LaPolla and Matt II moved on to build a more positive relationship, and Matt Brewing Company continued to be a business anchor in the city, spurred particularly by the popularity of its Saranac line of beers among the growing market of microbrew or 'craft beer' enthusiasts. In order to maintain its market presence amidst the larger ongoing beer pricing war, F.X. Matt II developed a two-pronged strategy. First, Matt II initiated the new Saranac line of beers with the advice of notable brewmaster Joseph Owades (originator of the 'Light Beer' formula). Second, teaming with families members, including his brother Nick, Matt II purchased the brewery from a family trust, subsequenttly reconfiguring the breweries corporate strategy with the ultimate goal of augmenting the Saranac brand. The Saranac brand eventually gained the brewery new esteem in the 'microbrew' category of brewers, and a company that had seen sales of its beers plummet during the 1980s witnessed a doubling of sales during the early to mid-1990s.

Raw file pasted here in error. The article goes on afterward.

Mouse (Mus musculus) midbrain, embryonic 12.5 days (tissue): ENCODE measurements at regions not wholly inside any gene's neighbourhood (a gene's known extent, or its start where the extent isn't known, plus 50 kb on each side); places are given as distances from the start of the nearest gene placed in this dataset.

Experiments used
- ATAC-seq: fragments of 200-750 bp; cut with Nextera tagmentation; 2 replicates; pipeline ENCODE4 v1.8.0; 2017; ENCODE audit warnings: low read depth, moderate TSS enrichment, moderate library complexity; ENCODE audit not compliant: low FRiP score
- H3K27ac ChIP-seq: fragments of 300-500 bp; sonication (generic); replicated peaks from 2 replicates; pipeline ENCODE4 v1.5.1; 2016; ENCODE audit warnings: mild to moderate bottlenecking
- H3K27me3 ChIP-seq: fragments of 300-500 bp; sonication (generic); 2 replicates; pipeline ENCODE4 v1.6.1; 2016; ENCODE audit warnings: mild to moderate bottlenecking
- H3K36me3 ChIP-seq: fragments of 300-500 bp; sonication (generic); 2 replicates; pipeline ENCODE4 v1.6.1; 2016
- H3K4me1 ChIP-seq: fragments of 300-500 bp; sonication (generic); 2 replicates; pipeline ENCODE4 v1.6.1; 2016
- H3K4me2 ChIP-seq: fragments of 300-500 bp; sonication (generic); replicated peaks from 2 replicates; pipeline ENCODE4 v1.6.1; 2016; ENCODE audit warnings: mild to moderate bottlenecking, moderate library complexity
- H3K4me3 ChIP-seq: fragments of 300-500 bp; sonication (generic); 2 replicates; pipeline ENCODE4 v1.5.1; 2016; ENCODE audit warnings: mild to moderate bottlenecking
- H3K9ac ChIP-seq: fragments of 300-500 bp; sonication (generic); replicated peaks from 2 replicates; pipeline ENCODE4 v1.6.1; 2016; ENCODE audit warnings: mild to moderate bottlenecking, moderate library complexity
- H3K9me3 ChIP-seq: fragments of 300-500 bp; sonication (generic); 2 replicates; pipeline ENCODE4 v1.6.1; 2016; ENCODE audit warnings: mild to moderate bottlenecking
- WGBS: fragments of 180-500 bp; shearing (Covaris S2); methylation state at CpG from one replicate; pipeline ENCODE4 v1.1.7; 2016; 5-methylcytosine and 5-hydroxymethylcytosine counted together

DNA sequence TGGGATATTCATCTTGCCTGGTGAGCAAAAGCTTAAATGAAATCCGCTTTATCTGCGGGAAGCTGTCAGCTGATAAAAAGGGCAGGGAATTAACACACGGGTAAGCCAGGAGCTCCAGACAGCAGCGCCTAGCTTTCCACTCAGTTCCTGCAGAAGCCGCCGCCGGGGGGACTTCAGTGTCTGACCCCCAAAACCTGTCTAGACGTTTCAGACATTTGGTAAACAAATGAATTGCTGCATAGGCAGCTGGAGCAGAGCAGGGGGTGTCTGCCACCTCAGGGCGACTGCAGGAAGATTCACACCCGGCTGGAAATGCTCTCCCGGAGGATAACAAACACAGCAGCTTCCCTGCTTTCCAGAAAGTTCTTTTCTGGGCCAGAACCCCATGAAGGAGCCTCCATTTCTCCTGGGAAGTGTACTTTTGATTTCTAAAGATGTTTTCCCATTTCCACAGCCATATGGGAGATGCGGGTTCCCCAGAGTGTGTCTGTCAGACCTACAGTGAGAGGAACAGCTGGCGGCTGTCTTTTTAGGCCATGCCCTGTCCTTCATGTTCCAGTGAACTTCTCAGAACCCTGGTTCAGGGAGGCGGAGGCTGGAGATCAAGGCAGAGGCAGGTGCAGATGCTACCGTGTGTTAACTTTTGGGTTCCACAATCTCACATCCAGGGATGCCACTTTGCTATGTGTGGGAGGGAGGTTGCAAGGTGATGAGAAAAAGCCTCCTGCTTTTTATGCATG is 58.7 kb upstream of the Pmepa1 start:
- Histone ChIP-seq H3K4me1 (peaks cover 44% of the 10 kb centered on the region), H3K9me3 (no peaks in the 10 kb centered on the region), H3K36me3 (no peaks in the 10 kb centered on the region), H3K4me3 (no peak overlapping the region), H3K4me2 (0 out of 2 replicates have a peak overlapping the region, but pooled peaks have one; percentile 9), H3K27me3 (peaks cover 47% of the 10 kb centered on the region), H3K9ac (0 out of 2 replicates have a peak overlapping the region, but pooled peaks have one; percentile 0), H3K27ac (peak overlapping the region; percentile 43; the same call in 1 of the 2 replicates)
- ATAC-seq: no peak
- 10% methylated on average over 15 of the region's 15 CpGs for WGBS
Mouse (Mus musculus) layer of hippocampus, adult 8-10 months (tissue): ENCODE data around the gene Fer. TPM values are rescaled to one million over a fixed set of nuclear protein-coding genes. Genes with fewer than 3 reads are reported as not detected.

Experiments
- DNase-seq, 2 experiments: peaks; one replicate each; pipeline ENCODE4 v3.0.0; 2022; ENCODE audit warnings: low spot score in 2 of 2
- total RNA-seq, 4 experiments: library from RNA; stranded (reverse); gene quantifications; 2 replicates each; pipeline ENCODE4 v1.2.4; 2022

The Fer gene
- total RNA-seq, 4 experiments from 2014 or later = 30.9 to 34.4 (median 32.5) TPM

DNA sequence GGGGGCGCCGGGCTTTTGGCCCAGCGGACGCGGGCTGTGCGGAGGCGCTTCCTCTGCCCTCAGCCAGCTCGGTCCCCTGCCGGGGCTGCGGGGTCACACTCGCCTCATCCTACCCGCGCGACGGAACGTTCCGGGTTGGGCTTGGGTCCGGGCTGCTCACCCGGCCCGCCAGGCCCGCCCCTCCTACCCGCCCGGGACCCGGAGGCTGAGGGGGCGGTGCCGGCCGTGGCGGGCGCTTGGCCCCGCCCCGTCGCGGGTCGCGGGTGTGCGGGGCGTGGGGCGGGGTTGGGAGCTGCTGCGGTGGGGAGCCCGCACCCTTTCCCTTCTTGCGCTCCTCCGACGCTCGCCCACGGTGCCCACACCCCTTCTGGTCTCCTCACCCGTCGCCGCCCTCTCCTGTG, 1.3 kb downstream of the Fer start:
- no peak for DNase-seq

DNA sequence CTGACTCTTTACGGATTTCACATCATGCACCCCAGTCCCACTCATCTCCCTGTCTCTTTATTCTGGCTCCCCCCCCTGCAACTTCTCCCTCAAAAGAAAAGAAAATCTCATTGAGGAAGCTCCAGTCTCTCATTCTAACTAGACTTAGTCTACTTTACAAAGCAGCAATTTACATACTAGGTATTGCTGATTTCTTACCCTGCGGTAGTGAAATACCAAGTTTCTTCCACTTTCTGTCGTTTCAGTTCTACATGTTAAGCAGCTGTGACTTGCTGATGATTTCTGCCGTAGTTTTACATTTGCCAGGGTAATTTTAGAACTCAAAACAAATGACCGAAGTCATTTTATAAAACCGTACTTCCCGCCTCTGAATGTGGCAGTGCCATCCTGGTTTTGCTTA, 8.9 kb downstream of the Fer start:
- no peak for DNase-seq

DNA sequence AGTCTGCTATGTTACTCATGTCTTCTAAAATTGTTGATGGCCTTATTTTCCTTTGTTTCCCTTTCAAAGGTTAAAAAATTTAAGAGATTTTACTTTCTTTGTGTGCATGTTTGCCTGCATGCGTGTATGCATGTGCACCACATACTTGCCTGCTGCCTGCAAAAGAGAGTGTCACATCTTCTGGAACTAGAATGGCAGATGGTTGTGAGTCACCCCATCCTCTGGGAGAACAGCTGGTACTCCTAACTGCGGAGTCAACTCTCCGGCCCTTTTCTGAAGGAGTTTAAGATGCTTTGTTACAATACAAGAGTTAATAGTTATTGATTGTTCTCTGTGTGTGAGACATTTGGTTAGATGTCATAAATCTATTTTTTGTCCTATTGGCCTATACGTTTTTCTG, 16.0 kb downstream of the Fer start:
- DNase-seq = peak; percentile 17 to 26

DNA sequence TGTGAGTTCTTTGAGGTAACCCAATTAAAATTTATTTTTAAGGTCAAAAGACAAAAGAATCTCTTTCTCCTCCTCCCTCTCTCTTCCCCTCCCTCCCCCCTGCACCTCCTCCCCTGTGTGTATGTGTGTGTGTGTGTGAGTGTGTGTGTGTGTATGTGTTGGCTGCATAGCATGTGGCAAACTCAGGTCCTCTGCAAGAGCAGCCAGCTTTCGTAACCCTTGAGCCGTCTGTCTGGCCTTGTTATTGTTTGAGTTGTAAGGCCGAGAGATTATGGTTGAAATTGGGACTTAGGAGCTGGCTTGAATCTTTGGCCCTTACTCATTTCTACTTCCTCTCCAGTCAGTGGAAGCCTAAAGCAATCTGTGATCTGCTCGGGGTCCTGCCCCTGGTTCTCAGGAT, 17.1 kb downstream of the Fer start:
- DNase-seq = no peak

Currently, the brewery is overseen by Nick Matt, chairman and CEO, with his nephew Fred Matt serving as president. The brewery continues to host, as it has for the past eleven years, Saranac Thursday Night, a weekly social event during the summer featuring beer, food, and live music, drawing thousands of people to Utica's Varick Street. As a result the surrounding confines of the brewery has been marketed as the city's "Brewery District," which has witnessed a renaissance of local night spots and the addition of restaurants and live music venues.

The brewery also offers paid tours during tourist season. A tour lasts for about one hour.